Therapeutics against influenza.

Elena A. Govorkova, Jonathan A. McCullers

Research output: Contribution to journalReview article

Abstract

Despite 75 years of research into prevention and treatment of influenza, the viruses that cause this disease continue to rank as some of the most important pathogens afflicting humans today. Progress in development of therapeutics for influenza has been slow for much of that time, but has accelerated in pace over the last two decades. Two classes of antiviral medications are used in humans at present, but each has limitations in scope and effectiveness of use. New strategies involving these licensed agents, including alternate forms of delivery and combination therapy with other drugs, are currently being explored. In addition, several novel antiviral compounds are in various clinical phases of development. Together with strategies designed to target the virus itself, new approaches to interrupt host-pathogen interactions or modulate detrimental aspects of the immune response have been proposed. Therapy for influenza will likely undergo substantial changes in the decades to come, evolving with our knowledge of pathogenesis as new approaches become viable and are validated clinically.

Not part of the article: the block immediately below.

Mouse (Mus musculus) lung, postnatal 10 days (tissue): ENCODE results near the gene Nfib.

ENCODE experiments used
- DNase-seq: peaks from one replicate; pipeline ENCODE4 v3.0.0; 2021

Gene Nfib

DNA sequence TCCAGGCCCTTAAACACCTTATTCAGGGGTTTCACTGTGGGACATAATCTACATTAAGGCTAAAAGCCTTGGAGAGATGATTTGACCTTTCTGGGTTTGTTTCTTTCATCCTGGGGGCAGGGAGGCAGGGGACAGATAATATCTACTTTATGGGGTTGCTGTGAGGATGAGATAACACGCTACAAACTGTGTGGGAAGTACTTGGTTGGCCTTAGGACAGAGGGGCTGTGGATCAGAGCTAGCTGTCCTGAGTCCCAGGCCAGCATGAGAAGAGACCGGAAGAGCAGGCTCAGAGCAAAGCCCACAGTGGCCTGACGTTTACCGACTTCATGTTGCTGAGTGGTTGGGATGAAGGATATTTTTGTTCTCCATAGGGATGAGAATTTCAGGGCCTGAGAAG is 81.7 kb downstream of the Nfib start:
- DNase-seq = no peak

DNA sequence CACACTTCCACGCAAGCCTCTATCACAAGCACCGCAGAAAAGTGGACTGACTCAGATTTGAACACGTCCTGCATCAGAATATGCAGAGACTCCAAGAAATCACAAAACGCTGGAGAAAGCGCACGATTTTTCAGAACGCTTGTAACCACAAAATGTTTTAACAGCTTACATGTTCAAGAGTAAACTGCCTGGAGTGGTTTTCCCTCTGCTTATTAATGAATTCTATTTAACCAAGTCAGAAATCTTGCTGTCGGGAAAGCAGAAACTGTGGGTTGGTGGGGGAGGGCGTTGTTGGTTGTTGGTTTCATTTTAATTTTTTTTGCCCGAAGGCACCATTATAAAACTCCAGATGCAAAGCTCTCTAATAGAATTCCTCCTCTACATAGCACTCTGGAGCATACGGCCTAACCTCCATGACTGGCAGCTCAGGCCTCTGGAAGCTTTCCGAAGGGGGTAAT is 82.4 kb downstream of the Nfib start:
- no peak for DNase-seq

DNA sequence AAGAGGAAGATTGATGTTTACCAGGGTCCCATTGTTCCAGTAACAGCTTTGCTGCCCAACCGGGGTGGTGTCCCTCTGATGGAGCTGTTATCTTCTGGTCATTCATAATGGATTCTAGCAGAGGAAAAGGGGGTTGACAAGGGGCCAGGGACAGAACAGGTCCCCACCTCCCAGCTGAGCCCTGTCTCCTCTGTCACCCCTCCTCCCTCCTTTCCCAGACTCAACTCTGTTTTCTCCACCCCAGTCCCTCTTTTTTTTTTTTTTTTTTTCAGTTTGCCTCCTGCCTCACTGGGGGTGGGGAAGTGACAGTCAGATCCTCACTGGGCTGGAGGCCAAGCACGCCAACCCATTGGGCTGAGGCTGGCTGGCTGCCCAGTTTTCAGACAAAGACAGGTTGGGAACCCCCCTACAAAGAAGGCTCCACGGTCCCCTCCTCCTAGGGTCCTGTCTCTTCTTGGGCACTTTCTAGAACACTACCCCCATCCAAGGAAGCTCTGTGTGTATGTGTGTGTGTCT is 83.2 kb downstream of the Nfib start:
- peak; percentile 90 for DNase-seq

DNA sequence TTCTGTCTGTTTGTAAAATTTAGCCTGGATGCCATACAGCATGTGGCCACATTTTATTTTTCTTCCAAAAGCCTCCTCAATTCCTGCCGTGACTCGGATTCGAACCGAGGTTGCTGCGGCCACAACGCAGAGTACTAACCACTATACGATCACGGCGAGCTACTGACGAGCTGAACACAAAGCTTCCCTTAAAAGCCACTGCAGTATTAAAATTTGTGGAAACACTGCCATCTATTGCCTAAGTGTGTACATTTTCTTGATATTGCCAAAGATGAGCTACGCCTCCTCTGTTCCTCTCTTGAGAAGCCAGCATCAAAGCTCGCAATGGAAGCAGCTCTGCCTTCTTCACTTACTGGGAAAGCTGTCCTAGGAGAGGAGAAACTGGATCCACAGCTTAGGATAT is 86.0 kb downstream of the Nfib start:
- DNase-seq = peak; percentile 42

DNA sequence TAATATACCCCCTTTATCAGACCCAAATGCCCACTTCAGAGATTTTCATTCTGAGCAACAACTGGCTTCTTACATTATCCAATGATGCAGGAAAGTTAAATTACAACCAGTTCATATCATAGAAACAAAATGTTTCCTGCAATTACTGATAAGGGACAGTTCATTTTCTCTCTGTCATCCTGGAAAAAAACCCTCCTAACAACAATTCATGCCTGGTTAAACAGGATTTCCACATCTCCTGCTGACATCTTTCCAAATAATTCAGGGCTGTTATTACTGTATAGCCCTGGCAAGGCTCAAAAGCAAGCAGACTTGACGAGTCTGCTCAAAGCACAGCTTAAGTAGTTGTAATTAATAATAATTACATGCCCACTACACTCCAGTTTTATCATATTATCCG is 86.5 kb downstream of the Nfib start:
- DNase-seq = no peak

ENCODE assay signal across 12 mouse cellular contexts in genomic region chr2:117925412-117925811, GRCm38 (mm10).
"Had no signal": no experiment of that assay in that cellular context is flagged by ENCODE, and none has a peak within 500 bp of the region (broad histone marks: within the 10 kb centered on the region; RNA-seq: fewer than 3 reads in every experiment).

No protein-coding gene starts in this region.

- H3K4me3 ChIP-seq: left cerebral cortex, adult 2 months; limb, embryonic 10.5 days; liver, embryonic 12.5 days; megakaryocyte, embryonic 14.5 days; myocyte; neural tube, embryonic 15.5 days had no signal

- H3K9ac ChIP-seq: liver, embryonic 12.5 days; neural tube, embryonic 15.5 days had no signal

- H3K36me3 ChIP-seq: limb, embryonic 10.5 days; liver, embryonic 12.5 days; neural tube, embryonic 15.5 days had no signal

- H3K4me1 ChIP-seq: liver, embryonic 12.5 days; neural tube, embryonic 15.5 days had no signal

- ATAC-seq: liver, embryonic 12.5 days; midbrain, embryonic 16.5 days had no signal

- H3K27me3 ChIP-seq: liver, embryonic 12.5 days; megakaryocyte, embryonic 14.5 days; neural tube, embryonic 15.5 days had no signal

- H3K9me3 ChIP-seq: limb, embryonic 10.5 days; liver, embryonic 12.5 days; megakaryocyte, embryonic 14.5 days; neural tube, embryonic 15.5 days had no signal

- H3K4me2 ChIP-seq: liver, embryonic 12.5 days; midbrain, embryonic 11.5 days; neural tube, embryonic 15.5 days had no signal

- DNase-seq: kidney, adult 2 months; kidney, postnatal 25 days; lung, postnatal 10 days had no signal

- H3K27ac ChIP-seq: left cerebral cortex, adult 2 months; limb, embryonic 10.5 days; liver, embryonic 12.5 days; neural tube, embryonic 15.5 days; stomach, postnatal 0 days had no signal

Original languageEnglish (US)
Pages (from-to)273-300
Number of pages28
JournalCurrent Topics in Microbiology and Immunology
Volume370
DOIs
StatePublished - 2013
Externally publishedYes

Fingerprint

Human Influenza
Antiviral Agents
Host-Pathogen Interactions
Virus Diseases
Orthomyxoviridae
Therapeutics